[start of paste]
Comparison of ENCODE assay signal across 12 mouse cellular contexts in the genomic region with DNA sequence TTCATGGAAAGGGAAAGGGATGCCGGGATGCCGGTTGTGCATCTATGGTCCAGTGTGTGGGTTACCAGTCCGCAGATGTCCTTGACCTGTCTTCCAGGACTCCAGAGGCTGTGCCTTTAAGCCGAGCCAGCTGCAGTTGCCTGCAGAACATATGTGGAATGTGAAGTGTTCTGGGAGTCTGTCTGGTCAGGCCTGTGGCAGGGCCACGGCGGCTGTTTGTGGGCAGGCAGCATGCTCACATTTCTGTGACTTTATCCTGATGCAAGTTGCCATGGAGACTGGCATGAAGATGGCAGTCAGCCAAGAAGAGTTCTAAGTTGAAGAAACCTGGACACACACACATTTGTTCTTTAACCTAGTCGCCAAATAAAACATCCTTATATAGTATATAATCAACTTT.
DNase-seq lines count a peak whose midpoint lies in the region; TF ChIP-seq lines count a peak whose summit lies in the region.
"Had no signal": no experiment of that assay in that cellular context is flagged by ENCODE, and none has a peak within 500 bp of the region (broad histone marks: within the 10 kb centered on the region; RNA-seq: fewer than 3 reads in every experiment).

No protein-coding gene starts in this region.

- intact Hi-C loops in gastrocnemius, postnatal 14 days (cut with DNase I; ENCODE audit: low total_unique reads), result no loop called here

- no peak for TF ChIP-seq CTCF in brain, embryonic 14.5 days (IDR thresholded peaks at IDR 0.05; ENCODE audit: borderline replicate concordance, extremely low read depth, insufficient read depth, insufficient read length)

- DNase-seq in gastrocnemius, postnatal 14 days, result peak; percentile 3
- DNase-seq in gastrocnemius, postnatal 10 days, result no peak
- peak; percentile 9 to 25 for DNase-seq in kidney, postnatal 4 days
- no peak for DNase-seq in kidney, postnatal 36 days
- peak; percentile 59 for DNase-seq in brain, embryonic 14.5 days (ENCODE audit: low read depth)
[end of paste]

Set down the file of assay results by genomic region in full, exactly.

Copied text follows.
Comparison of ENCODE assay signal across 12 mouse cellular contexts in the genomic region with DNA sequence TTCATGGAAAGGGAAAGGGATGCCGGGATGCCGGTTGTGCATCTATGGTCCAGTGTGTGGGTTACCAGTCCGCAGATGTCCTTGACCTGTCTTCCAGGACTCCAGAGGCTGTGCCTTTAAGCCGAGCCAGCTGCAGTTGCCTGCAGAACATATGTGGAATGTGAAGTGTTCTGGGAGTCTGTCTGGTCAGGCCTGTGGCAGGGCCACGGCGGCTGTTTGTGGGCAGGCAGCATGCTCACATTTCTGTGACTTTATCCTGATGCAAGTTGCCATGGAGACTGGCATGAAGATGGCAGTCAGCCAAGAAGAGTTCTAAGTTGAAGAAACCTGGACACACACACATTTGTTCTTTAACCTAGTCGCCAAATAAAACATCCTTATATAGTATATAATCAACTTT.
DNase-seq lines count a peak whose midpoint lies in the region; TF ChIP-seq lines count a peak whose summit lies in the region.
"Had no signal": no experiment of that assay in that cellular context is flagged by ENCODE, and none has a peak within 500 bp of the region (broad histone marks: within the 10 kb centered on the region; RNA-seq: fewer than 3 reads in every experiment).

No protein-coding gene starts in this region.

- intact Hi-C loops in gastrocnemius, postnatal 14 days (cut with DNase I; ENCODE audit: low total_unique reads), result no loop called here

- no peak for TF ChIP-seq CTCF in brain, embryonic 14.5 days (IDR thresholded peaks at IDR 0.05; ENCODE audit: borderline replicate concordance, extremely low read depth, insufficient read depth, insufficient read length)

- DNase-seq in gastrocnemius, postnatal 14 days, result peak; percentile 3
- DNase-seq in gastrocnemius, postnatal 10 days, result no peak
- peak; percentile 9 to 25 for DNase-seq in kidney, postnatal 4 days
- no peak for DNase-seq in kidney, postnatal 36 days
- peak; percentile 59 for DNase-seq in brain, embryonic 14.5 days (ENCODE audit: low read depth)